Day Camp 4 Developers: Performant PHP

Date: April 10, 2015
Time: 9:00 AM – 3:00 PM CDT

Clean code is important, tested code is crucial, but fast code is the holy grail. In many cases, once we get our beautiful code written, we sacrifice it on the alter of speed. Fast code trumps all. But do you have to make the sacrifice? There are ways to speed up your code that don’t involve spray painting your Mona Lisa. Day Camp 4 Developers: Performant PHP will show you those ways.

We’ve gathered 5 experienced developers to show you how. These talks won’t be on the theory of caching, or a debate on disk vs. RAM. All five talks will give you actionable intel that you can begin implementing in your projects immediately.

Join us on-line for a one day virtual conference. Let our 5 experienced developers teach you to create Performant PHP. Be a part of Day Camp 4 Developers: Performant PHP.

Ilia Alshanetsky

Profiling with XHProf

Ilia Alshanetsky, @iliaa

Measuring and improving the performance of your PHP application is critical to giving your users a great experience. To get the deep understanding where the performance flaws lay you need a profiler. XHProf is an open source, minimal overhead profiling tool for PHP that can be easily deployed on any machine and readily provide the answers to your performance questions. This session will overview the ins an outs of how to configure XHProf using several storage backends as well as how to analyze it’s results via the XHProf UI.

Morgan Tocker

Optimizing MySQL Queries with EXPLAIN

Morgan Tocker, @morgo

The best way to get better performance, is to learn how to optimize queries. This session will tour the EXPLAIN command in MySQL and show you how to optimize queries using IMDB as an example database.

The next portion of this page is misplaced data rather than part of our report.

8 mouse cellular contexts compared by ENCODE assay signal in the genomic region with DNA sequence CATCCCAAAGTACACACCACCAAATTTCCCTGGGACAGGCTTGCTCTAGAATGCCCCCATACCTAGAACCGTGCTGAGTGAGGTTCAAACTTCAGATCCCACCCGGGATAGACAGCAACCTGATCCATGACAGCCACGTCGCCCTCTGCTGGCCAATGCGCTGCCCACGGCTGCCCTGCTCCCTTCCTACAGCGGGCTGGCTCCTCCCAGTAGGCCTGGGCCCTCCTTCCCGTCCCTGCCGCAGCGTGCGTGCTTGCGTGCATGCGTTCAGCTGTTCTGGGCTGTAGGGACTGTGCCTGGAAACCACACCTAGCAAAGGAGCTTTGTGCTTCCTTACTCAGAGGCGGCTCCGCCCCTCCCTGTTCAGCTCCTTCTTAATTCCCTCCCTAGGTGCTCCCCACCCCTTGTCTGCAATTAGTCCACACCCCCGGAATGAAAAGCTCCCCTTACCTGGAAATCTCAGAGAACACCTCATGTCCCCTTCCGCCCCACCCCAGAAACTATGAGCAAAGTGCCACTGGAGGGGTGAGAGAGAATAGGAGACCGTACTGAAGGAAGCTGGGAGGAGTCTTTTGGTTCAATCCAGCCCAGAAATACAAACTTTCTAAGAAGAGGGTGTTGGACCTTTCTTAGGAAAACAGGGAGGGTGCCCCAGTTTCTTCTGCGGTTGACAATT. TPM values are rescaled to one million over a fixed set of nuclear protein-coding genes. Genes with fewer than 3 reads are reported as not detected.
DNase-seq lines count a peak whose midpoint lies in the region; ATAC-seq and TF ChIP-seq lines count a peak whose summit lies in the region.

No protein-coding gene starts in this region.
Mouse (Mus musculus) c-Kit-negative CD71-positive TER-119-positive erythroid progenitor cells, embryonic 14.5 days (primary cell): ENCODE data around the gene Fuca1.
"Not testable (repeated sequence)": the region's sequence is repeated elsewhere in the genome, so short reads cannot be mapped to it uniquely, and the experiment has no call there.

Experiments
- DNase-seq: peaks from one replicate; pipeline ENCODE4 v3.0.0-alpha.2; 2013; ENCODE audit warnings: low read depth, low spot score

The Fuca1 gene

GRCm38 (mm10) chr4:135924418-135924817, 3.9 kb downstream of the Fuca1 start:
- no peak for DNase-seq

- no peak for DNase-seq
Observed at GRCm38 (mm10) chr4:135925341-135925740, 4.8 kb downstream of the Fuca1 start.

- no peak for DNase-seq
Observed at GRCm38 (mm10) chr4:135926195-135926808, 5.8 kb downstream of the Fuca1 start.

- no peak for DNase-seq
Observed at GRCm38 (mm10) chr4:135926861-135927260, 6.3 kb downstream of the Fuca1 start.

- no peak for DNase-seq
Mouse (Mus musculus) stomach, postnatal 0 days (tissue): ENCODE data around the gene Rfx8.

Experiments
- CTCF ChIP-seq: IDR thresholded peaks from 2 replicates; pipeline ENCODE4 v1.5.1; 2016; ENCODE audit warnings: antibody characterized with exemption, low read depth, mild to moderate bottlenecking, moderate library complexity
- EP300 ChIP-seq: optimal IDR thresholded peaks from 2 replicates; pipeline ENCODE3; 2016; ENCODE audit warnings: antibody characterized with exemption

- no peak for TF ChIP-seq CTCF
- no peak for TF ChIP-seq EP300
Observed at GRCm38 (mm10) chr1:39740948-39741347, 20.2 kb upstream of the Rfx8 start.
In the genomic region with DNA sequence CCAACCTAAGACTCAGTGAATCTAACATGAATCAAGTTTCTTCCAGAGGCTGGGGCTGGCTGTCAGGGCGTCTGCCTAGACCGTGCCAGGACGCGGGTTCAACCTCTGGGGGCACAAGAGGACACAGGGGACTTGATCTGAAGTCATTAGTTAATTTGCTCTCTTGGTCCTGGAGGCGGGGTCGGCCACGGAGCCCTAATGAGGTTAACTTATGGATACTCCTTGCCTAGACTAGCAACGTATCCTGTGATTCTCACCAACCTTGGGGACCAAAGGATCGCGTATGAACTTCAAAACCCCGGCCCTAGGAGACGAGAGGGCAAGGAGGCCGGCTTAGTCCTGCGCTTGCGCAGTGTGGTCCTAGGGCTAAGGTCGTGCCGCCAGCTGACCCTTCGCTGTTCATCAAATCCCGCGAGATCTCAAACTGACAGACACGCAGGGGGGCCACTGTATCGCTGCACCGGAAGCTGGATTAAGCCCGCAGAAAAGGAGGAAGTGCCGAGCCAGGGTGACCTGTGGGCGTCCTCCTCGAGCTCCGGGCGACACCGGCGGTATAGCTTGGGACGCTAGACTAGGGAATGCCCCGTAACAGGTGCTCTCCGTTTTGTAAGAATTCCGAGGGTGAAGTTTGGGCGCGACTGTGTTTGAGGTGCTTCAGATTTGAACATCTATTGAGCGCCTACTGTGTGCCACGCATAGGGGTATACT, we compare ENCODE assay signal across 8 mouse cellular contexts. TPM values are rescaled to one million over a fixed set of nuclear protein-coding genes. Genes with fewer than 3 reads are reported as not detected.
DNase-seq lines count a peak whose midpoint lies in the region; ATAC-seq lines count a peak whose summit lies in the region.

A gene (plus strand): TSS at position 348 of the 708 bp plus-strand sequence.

Samantha Quinones

Supercharging Content Delivery with Varnish

Samantha Quinones, @ieatkillerbees

You have amazing content and you want to get it to your users as fast as possible. In today’s industry, milliseconds matter and slow websites will never keep up. You can use a CDN but they are expensive, make you dependent on a third party to deliver your content, and can be notoriously inflexible. Enter Varnish, a powerful, open-source caching reverse proxy that lives in your network and lets you take control of how your content is managed and delivered. We’ll discuss how to install and configure Varnish in front of a typical web application, how to handle sessions and security, and how you can customize Varnish to your unique needs. This session will teach you how Varnish can help you give your users a better experience while saving your company and clients money at the same time.

Chris Hartjes

Hack-ing Your Legacy PHP Code

Chris Hartjes, @grumpyprogrammer

There’s this really huge web site that you might have heard of called Facebook. They needed a version of PHP that had some bug fixes and was a lot faster. So they created their own and the result is HHVM. Not to be outdone, they said “hey, there are some cool features we’d like to add to the language syntax itself but make them optional” and they created Hack.

In this session Chris will show you how you can use what Hack and HHVM can offer you to take a crufty old codebase and apply some performance and consistency to it.

Matthew Weier-O'Phinney

PSR-7 in the Middle

Matthew Weier O’Phinney, @mwop

PHP, while built for the web, provides little in the way of HTTP message abstraction; in fact, it often gets in the way of accessing even trivial aspects of requests such as headers! For this reason, many developers turn to frameworks, as a primary facility of most is to provide HTTP message abstractions. Doing so introduces a problem: most frameworks impose non-trivial performance overhead.

PSR-7 is an initiative of the Framework Interop Group, and provides interface abstractions for HTTP messages. The goal is to allow better re-use of web-facing code — but one expected outcome is that Middleware solutions will naturally evolve.

What is middleware? Code that sits between a request and a response.

In this talk, we’ll look at PSR-7, some common middleware patterns, and how middleware may allow you to create application architectures that can reduce bootstrapping overhead in order to deliver more performant websites.